Why does Akron City Council open with a prayer? Resident asks for diversity, inclusivity

·4 min read
Parinita Singh stands outside of Akron City Hall. Singh would like to see inclusivity in Akron City Council prayers or to do away with them entirely.
Parinita Singh stands outside of Akron City Hall. Singh would like to see inclusivity in Akron City Council prayers or to do away with them entirely.

The Akron City Council meeting on May 2 opened the way it typically does: with a prayer in Jesus Christ’s name.

That didn’t sit right with Parinita Singh, a 31-year-old engineer at Goodyear living in Highland Square.

It was Eid al-Fitr, a major holiday in the Islam religion marking an end of the month-long dawn-to-sunset fasting of Ramadan.

"Not once did council acknowledge the holiday," Singh said May 9 during council's public comment period. "Why wasn’t a Muslim prayer leader — an imam — invited to pray in honor of Eid?"

Singh is not Muslim. Though she was raised in Sikhism, she no longer practices any religion. Attending City Council meetings makes her uncomfortable because of the opening prayer, which typically features language affiliated with Christianity.

“Every council meeting that I’ve ever attended has almost exclusively featured a Christian prayer,” she said. “It makes me feel unwelcome and out of place. It should not feel that way during a public meeting.”

Her comment begin around 29:30 into the video:

Singh argued that City Council should do away with the prayer altogether. She said there is “nothing wrong” with people practicing their own religion, but a government meeting is not the time nor place.

But if council is going to continue to open each meeting with a prayer, she said at the very least, they should acknowledge other religions representative of Akron’s diverse population.

Why does City Council open with a prayer?

In 1952 Akron City Council began opening each meeting with the Lord’s Prayer. Council members scrapped the more than half-century-long tradition in 2007 after receiving a lawsuit threat from attorneys representing a Washington, D.C.-based organization advocating for separation of church and state.

City Council sought ministers to assist with coming up with a new prayer to open meetings. In addition, they began reciting the prayer outside council chambers prior to meetings, a tradition that ended in 2015.

“It’s been a tradition for longer than I’ve even been alive,” said City Council President and Ward 3 representative Margo Sommerville.

Though Singh invoked constitutional language of separating church and state in her arguments, praying before meetings is technically legal. A 2014 Supreme Court ruling narrowly upheld the allowance of offering prayers to open government meetings, even if those prayers are overwhelmingly Christian.

Why are most of the prayers Christian?

Sommerville said that over the years, City Council has invited Jewish rabbis, Muslim imams and more to lead the prayer, but finding volunteers each week became “increasingly difficult.”

“We’ve always needed help to find faith leaders to volunteer their time to come to council to open up with prayer,” Somerville said. “But it got to a point where it was difficult for council to schedule any faith leaders, whether they were Christian or any religion.”

So council formed a partnership with Love Akron, a Christian organization working in the city to unify “colors, cultures and congregations,” according to their website. Love Akron then took on the responsibilities of scheduling volunteer prayer leaders, whose religion typically reflected that of the organization.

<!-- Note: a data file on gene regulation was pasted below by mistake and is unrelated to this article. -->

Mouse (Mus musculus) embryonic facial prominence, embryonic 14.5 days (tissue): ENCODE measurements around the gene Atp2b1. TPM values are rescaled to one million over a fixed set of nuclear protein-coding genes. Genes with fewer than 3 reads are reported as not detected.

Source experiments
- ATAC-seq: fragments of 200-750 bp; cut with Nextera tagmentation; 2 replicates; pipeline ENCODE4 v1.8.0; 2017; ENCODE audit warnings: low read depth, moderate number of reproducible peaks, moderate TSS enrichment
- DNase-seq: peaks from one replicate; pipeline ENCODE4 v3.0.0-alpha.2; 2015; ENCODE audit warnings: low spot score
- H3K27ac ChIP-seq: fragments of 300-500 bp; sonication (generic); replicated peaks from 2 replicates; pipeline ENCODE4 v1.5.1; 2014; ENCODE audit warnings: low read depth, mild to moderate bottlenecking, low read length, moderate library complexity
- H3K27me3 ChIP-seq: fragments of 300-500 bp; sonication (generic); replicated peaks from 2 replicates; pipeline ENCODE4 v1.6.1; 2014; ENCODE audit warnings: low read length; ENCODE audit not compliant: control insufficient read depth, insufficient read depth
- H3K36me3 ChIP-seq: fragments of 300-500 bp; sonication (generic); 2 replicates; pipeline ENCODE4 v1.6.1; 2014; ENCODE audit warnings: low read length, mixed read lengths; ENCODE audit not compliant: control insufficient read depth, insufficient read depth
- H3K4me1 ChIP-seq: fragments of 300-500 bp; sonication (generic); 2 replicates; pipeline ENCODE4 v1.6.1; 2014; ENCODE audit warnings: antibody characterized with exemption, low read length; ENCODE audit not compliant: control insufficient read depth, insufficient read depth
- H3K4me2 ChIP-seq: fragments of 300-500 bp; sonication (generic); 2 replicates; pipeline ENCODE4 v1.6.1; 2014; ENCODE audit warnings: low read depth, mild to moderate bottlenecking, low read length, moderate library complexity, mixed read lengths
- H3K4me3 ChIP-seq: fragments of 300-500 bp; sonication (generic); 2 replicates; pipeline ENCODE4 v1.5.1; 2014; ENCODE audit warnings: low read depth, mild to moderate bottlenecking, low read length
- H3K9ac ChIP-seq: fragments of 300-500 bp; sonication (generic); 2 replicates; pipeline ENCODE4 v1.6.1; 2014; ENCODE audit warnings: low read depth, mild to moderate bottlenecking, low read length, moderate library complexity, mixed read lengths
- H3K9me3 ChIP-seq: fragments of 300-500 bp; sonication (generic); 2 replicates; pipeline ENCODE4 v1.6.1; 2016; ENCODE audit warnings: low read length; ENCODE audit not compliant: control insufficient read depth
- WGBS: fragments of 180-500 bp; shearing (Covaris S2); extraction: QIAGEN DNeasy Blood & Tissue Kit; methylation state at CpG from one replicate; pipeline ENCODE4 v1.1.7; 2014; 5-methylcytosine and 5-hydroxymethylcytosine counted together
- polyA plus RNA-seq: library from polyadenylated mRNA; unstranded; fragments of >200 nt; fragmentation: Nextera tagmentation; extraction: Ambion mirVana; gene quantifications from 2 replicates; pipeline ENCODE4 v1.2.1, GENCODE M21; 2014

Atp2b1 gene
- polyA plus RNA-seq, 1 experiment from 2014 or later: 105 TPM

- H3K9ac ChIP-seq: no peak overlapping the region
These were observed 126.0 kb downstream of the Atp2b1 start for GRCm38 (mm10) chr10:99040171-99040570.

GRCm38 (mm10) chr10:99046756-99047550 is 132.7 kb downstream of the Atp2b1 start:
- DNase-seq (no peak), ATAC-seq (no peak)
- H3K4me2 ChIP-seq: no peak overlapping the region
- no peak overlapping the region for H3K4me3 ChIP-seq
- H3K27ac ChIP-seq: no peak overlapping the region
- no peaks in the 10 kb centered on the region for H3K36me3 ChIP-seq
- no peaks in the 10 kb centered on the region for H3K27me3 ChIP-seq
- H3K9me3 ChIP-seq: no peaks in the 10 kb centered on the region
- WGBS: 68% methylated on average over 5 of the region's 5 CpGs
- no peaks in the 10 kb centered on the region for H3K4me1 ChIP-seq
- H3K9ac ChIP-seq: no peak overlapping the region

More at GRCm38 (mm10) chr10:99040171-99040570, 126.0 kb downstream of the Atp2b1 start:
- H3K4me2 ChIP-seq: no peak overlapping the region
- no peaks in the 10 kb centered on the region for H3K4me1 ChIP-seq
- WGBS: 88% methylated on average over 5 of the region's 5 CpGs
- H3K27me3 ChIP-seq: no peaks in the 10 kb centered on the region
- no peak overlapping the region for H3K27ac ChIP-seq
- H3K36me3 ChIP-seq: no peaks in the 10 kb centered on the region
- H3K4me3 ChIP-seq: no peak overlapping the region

‘We want to be more inclusive’

Though Sommerville said council is unlikely to do away with a prayer, she said members want to find a way to be more inclusive following Singh’s comments.

“We pride ourselves that we are a welcoming city; we are celebrating the growth,” she said, acknowledging a booming population of refugees and immigrants in the North Hill neighborhood. “We want everyone to feel welcome when they come and to participate in Akron City Council meetings.”

She said council will be more “intentional” in reaching out to diverse areas of Akron and likely assign council members to help with the effort.

“Christianity is not the sole religion of the council and definitely not of Akron,” Singh said in her public comments.

Ward 8 Councilman Shammas Malik, who is Muslim, said that he thinks council should ensure the prayer before meetings represents the "rich variety of beliefs and perspectives in Akron."

"Council chambers should be an inclusive and welcoming environment for everyone who enters this public space," he said.

Retired Rev. John Beaty told the Beacon Journal he is hopeful Akron implements more diverse prayers, saying he has been “kind of horrified” for some time over the constant use of Christian language.

“It bothers me tremendously that we only have Christians pray as if this is a Christian nation,” said Beaty, who regularly attends council meetings. “It is a multiple religious nation. It is a multiple immigrant nation. We need to reflect and the City Council needs to reflect the rich diversity of our community.”

Sommerville urged any community faith leader who is interested in leading a prayer to reach out to council’s clerk, Sara Biviano, at sbiviano@akronohio.gov or 330-375-2256.

Reporter Abbey Marshall is a corps member with Report for America, a national service program that places journalists into local newsrooms. Learn more at reportforamerica.org. Contact her at at amarshall1@gannett.com.

This article originally appeared on Akron Beacon Journal: Akron City Council criticized for offering mostly Christian prayers